Commercial Food Processors 

Food processors and mixers versatile and powerful, meaning they can take on a number of food preparation tasks and handle product in greater capacities than manual preparation techniques.

A food processor has a central motor that drives a shaft to which a blade or other cutting implement is affixed. Food is either processed in a bowl for sauces, soups, or finely diced vegetables, or through a continuous feed chute that allows sliced or shredded vegetables to be ejected quickly into bins.

What to Look For When Purchasing a Commercial Food Processor:

Be sure to size your new food processor to jobs you think you will need it to do. If you overwork a processor by constantly exceeding its capacity, you will shorten its lifespan and effectiveness. Manufacturers list this information for each model.  Some units have more than one bowl size, allowing you to change the capacity according to what you are processing.  This is especially useful if you have medium and small size processing tasks. Variable speed units are more versatile and can handle foods of different densities.

Look for units that come with multiple attachments. The more attachments a unit has, the more food preparation tasks it can perform in your pub kitchen and the less ancillary kit you will have to buy.

Health and Safety features that prevent kitchen staff injury, especially with new staff or those unfamiliar with a particular piece of equipment are a must; with the most common feature being an automatic shut-off or “non-operation if open” feature.

Types of Food Processors 

The most important factor in choosing the correct food processor is to select a machine that is right for the type and quantity of food you want to process.  For maximum versatility a combination mixer and blender, is ideal, with emulsifying and liquefying options that can blend sauces and soups without too much aeration plus the normal chopping and grinding features of a food processor. Typically these are the Kenwood type of machines with the blender sitting atop the main bowl mixer.

Spiral or Planetary or Bowl mixers chop or grind relatively small amounts of core ingredients like garlic, shallots, or herbs.  Combination models feature a variety of cutting blades and can perform multiple tasks, such as slicing, shredding, kneading dough, lemon juicing and julienne, plus normal chopping and grinding functions.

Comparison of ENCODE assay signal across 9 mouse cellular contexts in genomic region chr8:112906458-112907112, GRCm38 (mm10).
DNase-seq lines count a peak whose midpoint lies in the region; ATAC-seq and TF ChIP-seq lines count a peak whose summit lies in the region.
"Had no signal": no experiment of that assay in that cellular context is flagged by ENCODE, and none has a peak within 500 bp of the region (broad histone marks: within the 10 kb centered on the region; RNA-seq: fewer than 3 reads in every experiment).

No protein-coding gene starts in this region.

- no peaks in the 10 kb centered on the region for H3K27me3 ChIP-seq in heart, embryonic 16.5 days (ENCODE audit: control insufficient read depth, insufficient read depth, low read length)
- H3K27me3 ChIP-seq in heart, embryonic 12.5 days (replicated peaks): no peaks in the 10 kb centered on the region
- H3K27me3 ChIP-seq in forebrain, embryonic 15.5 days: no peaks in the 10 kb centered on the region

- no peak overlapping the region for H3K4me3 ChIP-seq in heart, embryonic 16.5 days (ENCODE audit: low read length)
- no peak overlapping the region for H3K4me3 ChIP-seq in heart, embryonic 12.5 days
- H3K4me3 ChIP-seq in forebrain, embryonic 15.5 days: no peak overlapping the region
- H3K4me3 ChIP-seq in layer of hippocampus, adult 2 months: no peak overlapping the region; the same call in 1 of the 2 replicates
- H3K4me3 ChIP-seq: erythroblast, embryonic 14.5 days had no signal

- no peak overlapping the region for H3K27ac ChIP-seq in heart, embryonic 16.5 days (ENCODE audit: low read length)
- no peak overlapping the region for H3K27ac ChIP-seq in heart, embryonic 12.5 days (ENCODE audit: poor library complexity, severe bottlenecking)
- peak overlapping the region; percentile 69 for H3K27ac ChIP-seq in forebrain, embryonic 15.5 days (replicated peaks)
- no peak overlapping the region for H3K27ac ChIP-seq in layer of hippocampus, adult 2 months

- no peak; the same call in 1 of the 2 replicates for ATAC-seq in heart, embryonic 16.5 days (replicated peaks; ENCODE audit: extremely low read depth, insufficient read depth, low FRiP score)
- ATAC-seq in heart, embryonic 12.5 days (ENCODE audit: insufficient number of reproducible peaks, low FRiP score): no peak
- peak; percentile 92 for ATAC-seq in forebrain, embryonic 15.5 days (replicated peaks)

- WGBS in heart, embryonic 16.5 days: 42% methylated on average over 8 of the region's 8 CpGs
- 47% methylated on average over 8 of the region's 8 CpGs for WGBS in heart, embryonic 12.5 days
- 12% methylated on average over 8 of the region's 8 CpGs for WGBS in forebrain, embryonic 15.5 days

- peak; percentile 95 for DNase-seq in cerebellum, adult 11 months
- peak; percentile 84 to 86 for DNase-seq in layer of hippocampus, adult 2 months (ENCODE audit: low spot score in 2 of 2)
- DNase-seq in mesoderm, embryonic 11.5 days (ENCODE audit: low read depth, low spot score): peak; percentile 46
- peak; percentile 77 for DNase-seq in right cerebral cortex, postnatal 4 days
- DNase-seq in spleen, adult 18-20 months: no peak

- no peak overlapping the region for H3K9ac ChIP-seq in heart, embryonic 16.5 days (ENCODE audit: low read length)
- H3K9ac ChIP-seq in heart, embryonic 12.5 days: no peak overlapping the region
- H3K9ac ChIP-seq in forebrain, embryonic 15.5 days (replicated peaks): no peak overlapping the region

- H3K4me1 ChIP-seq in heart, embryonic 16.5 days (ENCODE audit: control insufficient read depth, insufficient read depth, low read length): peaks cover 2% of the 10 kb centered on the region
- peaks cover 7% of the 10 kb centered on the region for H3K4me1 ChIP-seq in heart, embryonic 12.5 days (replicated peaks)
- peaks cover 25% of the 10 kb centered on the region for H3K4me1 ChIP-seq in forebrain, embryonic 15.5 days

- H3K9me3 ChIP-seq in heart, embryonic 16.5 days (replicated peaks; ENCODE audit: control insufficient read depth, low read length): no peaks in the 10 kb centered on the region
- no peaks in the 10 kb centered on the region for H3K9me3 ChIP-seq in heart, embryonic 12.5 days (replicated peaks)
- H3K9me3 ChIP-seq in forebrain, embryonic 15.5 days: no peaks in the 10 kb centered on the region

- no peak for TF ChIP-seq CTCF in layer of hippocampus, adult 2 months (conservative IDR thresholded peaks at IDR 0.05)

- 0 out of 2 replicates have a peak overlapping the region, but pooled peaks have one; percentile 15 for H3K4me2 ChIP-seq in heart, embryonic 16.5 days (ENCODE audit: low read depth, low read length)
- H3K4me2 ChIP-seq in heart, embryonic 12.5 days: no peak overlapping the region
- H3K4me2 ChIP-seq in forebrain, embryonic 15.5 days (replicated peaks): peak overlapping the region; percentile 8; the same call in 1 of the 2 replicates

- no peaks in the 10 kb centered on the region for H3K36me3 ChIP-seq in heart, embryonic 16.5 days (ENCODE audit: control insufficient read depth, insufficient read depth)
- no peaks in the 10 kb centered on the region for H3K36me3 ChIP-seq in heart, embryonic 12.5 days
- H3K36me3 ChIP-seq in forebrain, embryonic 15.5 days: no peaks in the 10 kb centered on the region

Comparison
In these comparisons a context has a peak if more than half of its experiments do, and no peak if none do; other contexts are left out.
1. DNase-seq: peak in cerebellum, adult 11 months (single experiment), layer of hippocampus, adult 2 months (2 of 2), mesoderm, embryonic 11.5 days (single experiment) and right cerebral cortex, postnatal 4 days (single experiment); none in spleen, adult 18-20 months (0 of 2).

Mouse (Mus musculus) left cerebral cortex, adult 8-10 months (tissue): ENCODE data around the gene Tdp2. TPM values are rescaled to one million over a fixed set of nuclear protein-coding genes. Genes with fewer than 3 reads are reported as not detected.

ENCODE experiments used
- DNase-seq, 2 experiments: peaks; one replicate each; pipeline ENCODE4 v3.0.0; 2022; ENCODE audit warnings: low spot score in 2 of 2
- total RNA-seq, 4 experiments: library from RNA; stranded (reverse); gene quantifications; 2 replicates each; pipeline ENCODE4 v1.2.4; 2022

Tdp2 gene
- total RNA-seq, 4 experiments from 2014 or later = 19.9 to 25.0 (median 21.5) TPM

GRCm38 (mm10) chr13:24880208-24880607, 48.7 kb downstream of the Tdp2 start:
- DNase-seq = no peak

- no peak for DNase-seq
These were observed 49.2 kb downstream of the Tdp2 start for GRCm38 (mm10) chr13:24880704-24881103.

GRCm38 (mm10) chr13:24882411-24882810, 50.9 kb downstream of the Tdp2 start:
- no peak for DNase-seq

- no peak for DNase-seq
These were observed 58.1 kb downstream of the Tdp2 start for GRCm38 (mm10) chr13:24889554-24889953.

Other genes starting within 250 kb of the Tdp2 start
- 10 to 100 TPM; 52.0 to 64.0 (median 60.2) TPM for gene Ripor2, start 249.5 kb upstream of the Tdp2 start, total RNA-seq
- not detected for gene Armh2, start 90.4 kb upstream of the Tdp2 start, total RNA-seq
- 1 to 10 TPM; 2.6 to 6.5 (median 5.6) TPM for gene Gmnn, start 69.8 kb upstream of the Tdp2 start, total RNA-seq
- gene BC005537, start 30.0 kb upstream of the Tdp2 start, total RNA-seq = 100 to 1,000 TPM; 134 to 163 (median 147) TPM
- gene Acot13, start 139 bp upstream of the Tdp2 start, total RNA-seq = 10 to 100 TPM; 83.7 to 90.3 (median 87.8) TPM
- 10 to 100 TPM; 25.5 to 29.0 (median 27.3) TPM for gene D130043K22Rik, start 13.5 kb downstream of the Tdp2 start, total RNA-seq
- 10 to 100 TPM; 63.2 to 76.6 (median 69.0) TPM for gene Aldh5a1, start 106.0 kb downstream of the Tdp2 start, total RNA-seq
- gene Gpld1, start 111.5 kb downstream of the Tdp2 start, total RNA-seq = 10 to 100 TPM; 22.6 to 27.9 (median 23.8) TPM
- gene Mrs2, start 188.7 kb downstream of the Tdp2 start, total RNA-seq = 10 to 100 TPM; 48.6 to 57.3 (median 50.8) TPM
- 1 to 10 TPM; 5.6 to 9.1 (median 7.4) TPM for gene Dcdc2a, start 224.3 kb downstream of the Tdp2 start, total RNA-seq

Vegetable preparation models have a continuous feed chute that allows you to chop, dice, shred, grate, or julienne large amounts of vegetables at a time, but unless you are a very high volume food outlet you will not ordinarily require one of these. One such machine you might consider is a potato rumbler if you have a great need for peeled potatoes every week.

There are plenty of hand driven mechanical devices still on the market for these tasks in smaller kitchens – for instance bean slicers and meat mincers – the ones your mum or granny used to use are still effective and labour saving devices albeit low tech.

Juicers are another invaluable food processor and are designed to specifically extract the juice from a variety of raw vegetables and fruit. They work by forcing the fruit over a spinning grating plate where the liquid juice is sent in one direction and the pulp or dry flesh is sent to another. Ideal for smoothies, fresh juice and cocktails alike the heavier duty the machine the more stubborn the type of food they will juice.

Heavy duty floor mixers and food processors are designed for large operations and can mix, blend, or process up to 1,200 lbs. per hour – the sort of machine that is used in a bakery for instance.

Combination Machines are beginning to appear in the market place, not only do they carry out traditional functions such as slicing and dicing or kneading and mixing, some now feature features such as cooking, weighing and self-cleaning allowing virtually one-stop solutions for the busy caterer. Once again, the trade-off for all this efficiency and time-saving is their increased costs over more traditional machines. One would have to weigh up savings such as staff costs carefully before committing to this level of purchase and whilst some view these technological wonders as over-priced culinary gadgets there are some serious chefs out there who swear by them.

Caring For Your Food Processor 

Food processors should last seven to ten years if used and maintained properly. Typically, a food processor does not require much maintenance, since the motor is usually a sealed unit.

However, a few basic steps can be taken to maximize your food processor’s life: 

  • Wash food processor bowls, attachments, blades, covers, and pushers regularly.  Most are of these are dishwasher safe.
  • Always use the food pusher that comes with your unit to guide food into the processor.  Not only is it unsafe to use other objects or hands, but damage to the unit could also result.
  • It’s important to size the processor according to the types and quantities of foods you wish to process to avoid overloading. If the machine is too small or one without sufficient power and you are processing dense foods it will not last as long or work as efficiently as a larger one.
  • Blades and attachments become dull over time and should be replaced.  Purchasing replacement food processor parts, including blades and attachments, bowls, and discharge plates is easy and fast over the internet.



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